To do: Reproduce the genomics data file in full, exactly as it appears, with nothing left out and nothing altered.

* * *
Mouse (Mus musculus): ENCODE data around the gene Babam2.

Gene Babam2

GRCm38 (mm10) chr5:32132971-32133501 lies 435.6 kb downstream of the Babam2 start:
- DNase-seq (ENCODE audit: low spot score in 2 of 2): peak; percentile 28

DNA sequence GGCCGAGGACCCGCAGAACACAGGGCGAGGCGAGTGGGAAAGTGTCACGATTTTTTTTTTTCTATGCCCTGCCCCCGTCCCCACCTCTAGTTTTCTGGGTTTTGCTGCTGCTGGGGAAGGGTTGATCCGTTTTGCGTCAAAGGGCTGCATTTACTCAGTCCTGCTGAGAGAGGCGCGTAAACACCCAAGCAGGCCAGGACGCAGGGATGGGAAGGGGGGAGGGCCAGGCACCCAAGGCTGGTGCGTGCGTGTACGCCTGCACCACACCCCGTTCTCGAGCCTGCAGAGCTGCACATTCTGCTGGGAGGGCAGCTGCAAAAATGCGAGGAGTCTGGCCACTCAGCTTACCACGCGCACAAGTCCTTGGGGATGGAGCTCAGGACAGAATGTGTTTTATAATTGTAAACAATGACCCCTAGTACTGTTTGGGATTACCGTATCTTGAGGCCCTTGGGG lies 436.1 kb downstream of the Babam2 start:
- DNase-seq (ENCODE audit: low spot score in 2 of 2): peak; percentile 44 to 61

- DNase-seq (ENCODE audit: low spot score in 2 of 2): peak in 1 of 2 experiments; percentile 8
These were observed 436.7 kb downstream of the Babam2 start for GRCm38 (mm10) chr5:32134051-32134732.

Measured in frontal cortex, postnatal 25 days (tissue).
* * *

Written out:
Mouse (Mus musculus): ENCODE data around the gene Babam2.

Gene Babam2

GRCm38 (mm10) chr5:32132971-32133501 lies 435.6 kb downstream of the Babam2 start:
- DNase-seq (ENCODE audit: low spot score in 2 of 2): peak; percentile 28

DNA sequence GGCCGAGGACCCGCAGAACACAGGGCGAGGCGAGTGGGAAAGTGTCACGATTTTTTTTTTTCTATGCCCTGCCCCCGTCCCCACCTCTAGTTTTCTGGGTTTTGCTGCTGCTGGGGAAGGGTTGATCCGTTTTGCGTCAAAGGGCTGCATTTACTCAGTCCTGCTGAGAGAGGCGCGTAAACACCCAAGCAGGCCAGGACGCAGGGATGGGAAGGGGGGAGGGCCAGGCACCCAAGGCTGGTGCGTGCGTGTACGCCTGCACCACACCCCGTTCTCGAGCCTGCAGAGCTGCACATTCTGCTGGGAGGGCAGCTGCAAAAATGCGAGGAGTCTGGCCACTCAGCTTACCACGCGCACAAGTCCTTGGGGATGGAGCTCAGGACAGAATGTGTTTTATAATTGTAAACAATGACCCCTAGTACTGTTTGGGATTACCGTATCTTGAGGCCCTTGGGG lies 436.1 kb downstream of the Babam2 start:
- DNase-seq (ENCODE audit: low spot score in 2 of 2): peak; percentile 44 to 61

- DNase-seq (ENCODE audit: low spot score in 2 of 2): peak in 1 of 2 experiments; percentile 8
These were observed 436.7 kb downstream of the Babam2 start for GRCm38 (mm10) chr5:32134051-32134732.

Measured in frontal cortex, postnatal 25 days (tissue).